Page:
Riding the Rails of Mt. Mouthpiece


Even as summer made a late arrival in the Pacific Northwest, my mind turned to skiing. This time, however, with a bit more intrigue than just fantasizing about an early snow fall and chili burgers at the lodge.

Upon listening to the rich, warm sound of Theo playing a PARVATI, I desired the perfect analogy for the array of mouthpieces he had so carefully crafted.  I love analogies. And, the flowing, easing sound I was relaxing into reminded me of a the perfect powder run that my fatter Volkl  Pro skis had so kindly guided me through several years back in a seemingly hidden canyon of Whistler Mountain.

Riding the Rails of Mt Mouthpiece

Like an earmarked book, the skiing memory brought back the sights, sounds and smells of that one particular run. The snow was deep, light and fresh. Powder kicking off my shins provided an ambient background sound. And my nose was comfortingly cold with the smell of clean, high-attitude, Evergreen-marinated air. I was in the zone and my skis were just an extension of my body – Another limb that anticipated my subconscious directions with uncanny precision. It was glorious and certainly deserved to be bookmarked for future reference. 

I’ve heard musicians describe their instruments and mouthpieces as extensions of their body. Perhaps I had stumbled onto the perfect comparison – The ski market being an excellent analogy for the technically-advanced mouthpiece market.

Skis come in a range of types. The selections scale from super fat powder, to powder, to versatile all-terrain, to slalom, and then to giant slalom. There are even specialty variations. Depending on the snow conditions and the swelling in my knees, I will desire different skis at different times.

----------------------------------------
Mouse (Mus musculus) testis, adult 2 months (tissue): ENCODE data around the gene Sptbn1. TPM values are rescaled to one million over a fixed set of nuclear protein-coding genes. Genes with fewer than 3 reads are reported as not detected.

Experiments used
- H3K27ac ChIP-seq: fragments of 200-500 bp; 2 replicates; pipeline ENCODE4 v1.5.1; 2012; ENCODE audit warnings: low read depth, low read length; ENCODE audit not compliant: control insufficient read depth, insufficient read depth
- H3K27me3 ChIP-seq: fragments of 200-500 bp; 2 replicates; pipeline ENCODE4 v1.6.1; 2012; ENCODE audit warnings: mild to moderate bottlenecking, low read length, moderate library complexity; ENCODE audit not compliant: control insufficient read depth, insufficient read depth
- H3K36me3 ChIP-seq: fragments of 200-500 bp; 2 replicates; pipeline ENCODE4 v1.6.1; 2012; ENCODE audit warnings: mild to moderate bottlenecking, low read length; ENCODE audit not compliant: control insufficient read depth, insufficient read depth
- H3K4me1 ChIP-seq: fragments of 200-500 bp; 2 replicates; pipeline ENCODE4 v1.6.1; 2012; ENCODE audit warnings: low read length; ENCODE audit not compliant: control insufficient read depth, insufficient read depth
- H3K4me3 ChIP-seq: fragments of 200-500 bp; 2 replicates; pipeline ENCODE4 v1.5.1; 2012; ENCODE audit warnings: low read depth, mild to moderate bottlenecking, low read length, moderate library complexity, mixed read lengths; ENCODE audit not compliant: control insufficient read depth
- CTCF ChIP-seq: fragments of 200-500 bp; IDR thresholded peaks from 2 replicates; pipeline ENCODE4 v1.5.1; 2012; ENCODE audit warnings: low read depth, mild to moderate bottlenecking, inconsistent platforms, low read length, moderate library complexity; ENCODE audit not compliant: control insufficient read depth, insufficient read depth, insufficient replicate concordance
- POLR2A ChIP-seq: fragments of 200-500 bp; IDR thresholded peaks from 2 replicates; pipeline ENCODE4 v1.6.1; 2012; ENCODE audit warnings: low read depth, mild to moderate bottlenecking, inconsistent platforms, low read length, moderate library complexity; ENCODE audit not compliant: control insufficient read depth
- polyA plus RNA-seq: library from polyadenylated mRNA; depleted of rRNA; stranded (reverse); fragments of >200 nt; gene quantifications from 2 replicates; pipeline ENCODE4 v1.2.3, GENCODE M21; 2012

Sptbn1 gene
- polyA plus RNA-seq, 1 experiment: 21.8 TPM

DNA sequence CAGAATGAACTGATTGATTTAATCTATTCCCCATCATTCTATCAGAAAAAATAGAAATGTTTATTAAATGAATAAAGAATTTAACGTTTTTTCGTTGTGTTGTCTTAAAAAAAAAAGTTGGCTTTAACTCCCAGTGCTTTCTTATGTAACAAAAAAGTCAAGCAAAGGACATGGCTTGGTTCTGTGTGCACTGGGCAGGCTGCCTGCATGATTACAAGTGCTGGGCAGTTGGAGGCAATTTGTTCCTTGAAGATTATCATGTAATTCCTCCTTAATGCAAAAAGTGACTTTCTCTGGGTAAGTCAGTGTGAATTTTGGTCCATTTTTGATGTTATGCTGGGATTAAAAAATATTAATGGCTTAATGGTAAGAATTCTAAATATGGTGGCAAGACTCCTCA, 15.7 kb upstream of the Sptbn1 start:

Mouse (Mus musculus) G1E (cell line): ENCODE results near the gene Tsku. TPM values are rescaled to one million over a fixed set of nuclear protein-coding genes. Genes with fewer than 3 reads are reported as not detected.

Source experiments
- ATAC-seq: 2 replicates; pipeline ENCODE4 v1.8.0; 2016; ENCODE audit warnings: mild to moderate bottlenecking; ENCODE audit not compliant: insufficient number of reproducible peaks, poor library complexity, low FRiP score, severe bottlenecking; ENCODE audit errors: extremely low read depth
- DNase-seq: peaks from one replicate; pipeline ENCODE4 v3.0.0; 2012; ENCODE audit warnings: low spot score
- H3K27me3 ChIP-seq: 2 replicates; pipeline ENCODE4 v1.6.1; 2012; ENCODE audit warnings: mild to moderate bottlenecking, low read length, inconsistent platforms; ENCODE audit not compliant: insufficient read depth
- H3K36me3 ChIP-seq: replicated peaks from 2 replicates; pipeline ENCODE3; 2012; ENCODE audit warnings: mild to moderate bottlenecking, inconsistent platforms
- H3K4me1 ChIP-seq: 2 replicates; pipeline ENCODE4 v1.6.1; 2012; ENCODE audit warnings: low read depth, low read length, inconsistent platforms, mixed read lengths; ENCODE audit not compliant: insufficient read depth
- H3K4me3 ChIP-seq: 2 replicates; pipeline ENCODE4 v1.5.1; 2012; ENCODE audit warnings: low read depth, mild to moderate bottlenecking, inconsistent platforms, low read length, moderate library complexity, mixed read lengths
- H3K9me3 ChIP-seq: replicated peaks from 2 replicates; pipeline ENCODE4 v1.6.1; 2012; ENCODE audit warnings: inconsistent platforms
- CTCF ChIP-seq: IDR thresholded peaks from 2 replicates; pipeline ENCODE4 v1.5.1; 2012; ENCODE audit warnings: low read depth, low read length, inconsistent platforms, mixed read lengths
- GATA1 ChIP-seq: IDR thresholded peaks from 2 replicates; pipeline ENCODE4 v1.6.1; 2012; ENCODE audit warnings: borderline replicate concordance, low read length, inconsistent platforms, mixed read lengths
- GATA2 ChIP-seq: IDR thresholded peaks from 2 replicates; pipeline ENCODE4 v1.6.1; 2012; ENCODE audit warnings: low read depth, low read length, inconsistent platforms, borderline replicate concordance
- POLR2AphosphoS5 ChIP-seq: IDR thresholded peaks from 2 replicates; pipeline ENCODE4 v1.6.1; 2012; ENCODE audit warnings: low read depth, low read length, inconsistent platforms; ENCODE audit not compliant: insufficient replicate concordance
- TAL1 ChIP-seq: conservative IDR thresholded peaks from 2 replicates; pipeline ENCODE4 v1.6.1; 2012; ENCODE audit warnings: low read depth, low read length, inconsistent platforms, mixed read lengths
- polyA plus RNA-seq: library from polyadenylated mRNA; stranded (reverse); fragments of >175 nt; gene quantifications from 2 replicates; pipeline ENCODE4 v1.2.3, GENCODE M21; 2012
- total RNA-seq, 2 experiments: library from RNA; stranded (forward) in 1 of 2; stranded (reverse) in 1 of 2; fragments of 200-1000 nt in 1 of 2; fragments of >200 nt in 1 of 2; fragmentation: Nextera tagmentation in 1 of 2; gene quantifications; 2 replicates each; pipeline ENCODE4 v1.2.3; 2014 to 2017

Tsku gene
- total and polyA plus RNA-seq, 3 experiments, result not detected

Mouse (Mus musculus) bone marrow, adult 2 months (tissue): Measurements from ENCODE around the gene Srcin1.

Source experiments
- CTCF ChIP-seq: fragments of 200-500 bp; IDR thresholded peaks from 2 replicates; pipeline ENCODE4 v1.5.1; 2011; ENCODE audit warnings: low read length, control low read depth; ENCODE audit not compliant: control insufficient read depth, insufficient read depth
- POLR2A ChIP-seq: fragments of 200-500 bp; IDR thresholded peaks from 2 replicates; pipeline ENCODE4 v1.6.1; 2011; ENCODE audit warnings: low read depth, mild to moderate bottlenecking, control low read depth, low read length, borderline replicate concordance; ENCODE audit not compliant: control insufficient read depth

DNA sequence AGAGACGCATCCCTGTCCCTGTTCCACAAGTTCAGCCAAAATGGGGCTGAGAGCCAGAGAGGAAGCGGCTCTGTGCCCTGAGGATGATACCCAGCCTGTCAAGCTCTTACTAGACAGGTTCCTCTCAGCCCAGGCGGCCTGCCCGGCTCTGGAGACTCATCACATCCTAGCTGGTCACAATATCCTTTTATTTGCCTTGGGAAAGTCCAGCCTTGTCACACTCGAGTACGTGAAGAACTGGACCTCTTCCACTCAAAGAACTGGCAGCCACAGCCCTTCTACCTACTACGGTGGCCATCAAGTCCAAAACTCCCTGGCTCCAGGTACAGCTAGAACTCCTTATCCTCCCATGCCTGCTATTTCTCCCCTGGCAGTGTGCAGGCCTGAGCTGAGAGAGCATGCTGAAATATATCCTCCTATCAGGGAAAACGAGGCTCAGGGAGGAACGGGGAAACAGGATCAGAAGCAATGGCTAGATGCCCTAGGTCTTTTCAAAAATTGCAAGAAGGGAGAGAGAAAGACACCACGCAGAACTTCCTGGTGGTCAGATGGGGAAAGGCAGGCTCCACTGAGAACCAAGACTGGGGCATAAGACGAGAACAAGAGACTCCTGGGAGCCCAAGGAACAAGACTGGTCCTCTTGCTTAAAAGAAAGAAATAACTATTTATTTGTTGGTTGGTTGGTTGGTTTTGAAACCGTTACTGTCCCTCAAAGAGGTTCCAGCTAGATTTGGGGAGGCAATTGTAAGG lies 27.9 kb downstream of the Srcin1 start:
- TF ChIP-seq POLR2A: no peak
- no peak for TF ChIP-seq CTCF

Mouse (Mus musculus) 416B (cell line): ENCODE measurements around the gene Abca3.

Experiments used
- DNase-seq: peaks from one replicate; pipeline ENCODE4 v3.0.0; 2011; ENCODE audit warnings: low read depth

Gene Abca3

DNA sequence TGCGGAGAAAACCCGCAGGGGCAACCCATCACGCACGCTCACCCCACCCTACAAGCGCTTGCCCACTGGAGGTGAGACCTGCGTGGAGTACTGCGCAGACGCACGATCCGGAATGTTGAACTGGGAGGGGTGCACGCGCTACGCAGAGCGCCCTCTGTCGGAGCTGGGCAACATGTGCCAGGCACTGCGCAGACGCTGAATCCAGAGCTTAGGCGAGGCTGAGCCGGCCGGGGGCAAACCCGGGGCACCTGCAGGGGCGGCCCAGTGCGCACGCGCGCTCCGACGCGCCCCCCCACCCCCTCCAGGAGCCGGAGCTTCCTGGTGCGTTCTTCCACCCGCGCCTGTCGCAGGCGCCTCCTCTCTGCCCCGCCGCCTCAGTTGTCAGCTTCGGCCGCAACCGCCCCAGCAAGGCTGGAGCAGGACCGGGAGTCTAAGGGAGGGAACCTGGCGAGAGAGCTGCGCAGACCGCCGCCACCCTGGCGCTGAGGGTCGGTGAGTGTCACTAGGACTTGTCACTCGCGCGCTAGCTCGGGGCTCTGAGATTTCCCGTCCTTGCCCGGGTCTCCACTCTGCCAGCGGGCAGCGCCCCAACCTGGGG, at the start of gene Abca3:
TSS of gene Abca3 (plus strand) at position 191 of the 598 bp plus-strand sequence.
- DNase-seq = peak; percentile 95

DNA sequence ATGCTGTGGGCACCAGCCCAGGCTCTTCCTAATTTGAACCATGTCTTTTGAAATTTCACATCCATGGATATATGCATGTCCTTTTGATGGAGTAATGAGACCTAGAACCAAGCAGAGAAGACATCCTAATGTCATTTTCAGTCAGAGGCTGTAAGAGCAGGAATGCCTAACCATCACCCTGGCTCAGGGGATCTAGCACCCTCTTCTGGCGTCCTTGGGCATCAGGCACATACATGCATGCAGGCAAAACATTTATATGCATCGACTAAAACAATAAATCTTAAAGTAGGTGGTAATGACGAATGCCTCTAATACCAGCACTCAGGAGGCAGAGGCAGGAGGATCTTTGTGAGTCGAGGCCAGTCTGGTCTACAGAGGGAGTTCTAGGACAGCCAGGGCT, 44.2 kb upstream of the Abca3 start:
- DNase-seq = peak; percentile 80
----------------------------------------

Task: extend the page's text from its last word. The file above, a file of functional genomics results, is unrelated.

In the same manner, there are a large range of mouthpieces available. These scale from haunting, to dark, to versatile, to powerful, and then to bright.  There are even specialty variations. And, depending on the venue and their play style, a musician will desire different mouthpieces at different times.

Another similarity is how technically advanced skis can help most levels of skiers. There have been advancements in manufacturing and materials. The largest technical advancement in skis was the parabolic shape. This advancement has greatly eased the learning curve for beginners and made skiing much more fun for die-hards like myself. My fatter, parabolic skis were a dream come true.

I learned to ski on giant slalom skis on the wet, heavy snow of Mt. Baker, WA. I can’t think of a more challenging learning environment. My early years of skiing would have been much more enjoyable and effective had the parabolic skis of today existed then. Of course, a mountain with nice light snow would have helped too.

Similar to skis, technically advanced mouthpieces can help most levels of saxophone musicians. Developments in chambers, facings, finishing and manufacturing processes can make playing more fun and effective for the beginning player up to the professional player.

With my analogy feeling complete, it’s time to re fill my coffee, kick up my feet and find that glorious bookmark…

Light powder wishes,

Tom Wanne, CEO
Theo Wanne Classic Mouthpiece


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